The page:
Emil Herman

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Emil Herman as he appeared in a 1904 photograph in Hermon Titus's newspaper, The Socialist.

Emil M. Herman (1879–1928) was a German-American socialist and anti-war activist. A three-time candidate for Congress on the ticket of the Socialist Party of America, Herman is best remembered for his imprisonment by the Wilson administration due to his political activity in the outspokenly anti-war Socialist Party of America during World War I.

Biography[edit]

Early years[edit]

Emil M. Herman was born August 22, 1879, in the Austro-Hungarian Empire town of Kamnitz (now part of the Czech Republic), the son of a farmer of ethnic German extraction.[1] The family emigrated to the United States in 1882, settling first in Alexander, Arkansas before moving to Kansas City, Missouri, where Emil attended grammar school.[1] Herman's education came to an abrupt end at an early age, however, as he was forced by economic circumstances to drop out of school to go to work to help support the family at age 11.[1]

Herman moved to Washington state in 1890, setting near Lyman, Washington.[2] He worked variously as a lumberman, a farmer, and a baker.[1] In 1922 he became a member of the Bakers Union.[1]

Political career[edit]

Herman joined the Socialist Labor Party (SLP) in 1897 and was a member of Section Woolley, Washington.[3] He remained with the SLP until 1899, when he exited to join instead the Social Democratic Party of America (SDP) headed by Eugene V. Debs and Victor L. Berger.[1] Herman served as the local secretary of Local Lyman] on behalf of his new organization.[4]

When the SDP united with Slobodin and Hillquit's East Coast-based group of former SLP members in 1901 to form the Socialist Party of America (SPA), Herman continued his political activity in that new organization as well. First serving as a local secretary, Herman was first elected as a delegate to the Socialist Party's national convention in 1908.[1] He was also chosen in that capacity to attend the party's conventions of 1917, 1923, and 1924.[1]

Herman's first run for political office came in the spring of 1904, when he ran for Seattle City Council on the Socialist Party ticket.[2] He later ran as a Socialist candidate for U.S. Congress in 1906, 1908, and 1909.[5]

Herman was elected State Secretary of the Socialist Party of Washington in 1916, continuing in that role until 1918.[1] In this capacity, he served as editor of the state SP's official newspaper, Party Builder.[6] He was also elected to the governing 15 member National Executive Committee of the Socialist Party of America in 1917, with his term expiring in 1919.[1]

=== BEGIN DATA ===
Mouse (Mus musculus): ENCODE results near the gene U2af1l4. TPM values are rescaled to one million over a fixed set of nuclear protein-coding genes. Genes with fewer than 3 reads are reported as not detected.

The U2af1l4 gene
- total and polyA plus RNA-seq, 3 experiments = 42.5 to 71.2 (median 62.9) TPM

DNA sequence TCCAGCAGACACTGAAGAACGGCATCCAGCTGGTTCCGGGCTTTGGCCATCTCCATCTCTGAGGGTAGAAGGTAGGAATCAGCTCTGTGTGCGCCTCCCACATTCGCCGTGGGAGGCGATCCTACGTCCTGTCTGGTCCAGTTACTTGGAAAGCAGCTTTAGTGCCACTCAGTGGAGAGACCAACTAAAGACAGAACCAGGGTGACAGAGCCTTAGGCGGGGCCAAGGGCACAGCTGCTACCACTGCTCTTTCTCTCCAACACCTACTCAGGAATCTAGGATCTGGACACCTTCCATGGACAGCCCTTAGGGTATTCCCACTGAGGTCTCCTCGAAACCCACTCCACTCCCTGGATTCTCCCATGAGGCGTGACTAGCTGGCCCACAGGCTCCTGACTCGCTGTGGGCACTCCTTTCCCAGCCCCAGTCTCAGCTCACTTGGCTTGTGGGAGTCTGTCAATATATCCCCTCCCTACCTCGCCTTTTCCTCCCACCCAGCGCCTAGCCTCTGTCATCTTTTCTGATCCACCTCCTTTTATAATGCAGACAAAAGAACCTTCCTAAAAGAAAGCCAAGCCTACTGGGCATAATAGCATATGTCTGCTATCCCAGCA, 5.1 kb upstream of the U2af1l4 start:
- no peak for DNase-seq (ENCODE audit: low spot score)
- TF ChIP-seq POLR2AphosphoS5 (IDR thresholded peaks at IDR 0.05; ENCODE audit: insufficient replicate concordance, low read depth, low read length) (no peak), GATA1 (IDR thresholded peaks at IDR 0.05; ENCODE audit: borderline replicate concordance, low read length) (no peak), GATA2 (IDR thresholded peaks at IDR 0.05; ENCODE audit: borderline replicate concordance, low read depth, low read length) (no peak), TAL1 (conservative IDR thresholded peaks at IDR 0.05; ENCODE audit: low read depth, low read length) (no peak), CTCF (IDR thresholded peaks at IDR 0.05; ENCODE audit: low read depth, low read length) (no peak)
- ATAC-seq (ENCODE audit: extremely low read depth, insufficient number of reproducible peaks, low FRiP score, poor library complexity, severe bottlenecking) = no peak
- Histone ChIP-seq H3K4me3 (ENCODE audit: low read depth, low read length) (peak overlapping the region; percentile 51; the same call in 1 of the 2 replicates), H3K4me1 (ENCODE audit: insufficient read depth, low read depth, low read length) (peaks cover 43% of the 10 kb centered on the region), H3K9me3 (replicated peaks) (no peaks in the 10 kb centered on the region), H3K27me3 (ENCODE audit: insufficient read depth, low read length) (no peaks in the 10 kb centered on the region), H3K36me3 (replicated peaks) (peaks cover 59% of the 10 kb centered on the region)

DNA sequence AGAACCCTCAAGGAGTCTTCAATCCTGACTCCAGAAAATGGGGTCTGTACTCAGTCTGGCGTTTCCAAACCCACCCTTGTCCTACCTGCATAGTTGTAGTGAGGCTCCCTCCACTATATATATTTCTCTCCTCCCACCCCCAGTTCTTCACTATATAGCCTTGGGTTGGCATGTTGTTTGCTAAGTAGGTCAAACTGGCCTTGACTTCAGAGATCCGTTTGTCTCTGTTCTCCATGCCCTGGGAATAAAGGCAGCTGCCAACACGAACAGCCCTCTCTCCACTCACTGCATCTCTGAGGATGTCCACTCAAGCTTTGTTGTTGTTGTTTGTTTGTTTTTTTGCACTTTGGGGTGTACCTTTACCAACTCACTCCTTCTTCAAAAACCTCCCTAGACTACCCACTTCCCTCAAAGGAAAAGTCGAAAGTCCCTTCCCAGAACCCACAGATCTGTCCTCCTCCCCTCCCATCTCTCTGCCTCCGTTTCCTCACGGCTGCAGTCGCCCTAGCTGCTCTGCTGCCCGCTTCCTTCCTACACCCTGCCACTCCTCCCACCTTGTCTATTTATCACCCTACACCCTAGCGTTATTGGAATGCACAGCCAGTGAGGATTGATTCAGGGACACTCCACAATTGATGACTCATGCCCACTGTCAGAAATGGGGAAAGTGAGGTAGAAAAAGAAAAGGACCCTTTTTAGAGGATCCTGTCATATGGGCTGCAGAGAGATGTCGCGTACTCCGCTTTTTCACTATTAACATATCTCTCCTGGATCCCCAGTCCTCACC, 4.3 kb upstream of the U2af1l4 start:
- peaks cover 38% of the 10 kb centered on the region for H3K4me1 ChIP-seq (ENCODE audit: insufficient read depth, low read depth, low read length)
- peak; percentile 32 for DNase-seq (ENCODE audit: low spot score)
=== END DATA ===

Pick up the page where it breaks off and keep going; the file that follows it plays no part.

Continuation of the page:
Herman was a dual member of the Industrial Workers of the World from 1910 through the early 1920s.

On April 30, 1918, Herman was arrested at the Everett, Washington office of the state Socialist Party under the Espionage Act of 1917.[7] He was held pending $20,000 bond, which was eventually provided. While out on bond, Herman was rearrested and his bond was revoked for traveling to Chicago to attend an organizational conference of the IWW.

At trial the prosecution produced its evidence against Herman seized in the raid on his office, including the pamphlets The Great Madness, Mental Dynamite, and The Menace of Militarism. Also shown to the jury were "disloyal" stickers with a quotation falsely attributed to Jack London reading:

"Young Man! The lowest aim in your life is to be a good soldier. The 'good soldier' never tries to distinguish right from wrong. He never thinks, never reasons; he only obeys.... A good soldier is a blind, heartless, murderous machine.... No man can fall lower than a soldier — it is a depth beneath which we cannot go. Young Man, Don't Be a Soldier, Be a Man.[8]

In the wartime climate of superheated nationalism and anti-German sentiment, the German-American socialist organizer Herman was convicted under the Espionage Act of 1917 for possession of these "seditious" materials and sentenced to 10 years in prison.

While serving time at McNeil Island Federal Penitentiary in Washington state, Herman remained a member of the Socialist Party's governing National Executive Committee. He was sharply critical of the decision of the members of the NEC still at liberty to expel the Michigan state Socialist Party and to suspend various foreign language federations supportive of the organized faction known as the Left Wing Section, charging in a letter published in the party press that the NEC had acted without maintaining a quorum and engaged in "petty, political trickery" by invalidating the 1919 party election and making a major section of the party ineligible for participation in the forthcoming 1919 Emergency National Convention of the party.[9]